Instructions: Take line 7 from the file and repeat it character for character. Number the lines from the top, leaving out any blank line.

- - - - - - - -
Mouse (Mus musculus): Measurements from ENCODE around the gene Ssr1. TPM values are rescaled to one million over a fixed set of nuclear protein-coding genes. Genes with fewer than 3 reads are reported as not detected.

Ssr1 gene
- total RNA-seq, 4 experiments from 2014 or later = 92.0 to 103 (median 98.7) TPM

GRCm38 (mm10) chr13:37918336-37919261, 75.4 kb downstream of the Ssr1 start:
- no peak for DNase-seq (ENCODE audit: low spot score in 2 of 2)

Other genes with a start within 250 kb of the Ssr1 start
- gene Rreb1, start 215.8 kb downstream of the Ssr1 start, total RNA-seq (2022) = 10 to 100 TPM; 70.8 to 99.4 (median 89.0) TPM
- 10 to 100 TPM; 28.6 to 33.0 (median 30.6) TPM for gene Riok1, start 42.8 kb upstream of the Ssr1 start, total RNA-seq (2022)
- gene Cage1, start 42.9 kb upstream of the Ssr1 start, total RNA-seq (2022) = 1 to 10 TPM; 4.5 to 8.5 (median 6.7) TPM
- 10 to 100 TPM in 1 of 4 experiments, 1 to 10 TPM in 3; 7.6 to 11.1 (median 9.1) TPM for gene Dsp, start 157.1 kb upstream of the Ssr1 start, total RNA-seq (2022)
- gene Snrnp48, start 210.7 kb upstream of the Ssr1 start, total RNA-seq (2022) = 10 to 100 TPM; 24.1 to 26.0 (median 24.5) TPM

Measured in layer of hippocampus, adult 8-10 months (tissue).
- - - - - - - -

- gene Rreb1, start 215.8 kb downstream of the Ssr1 start, total RNA-seq (2022) = 10 to 100 TPM; 70.8 to 99.4 (median 89.0) TPM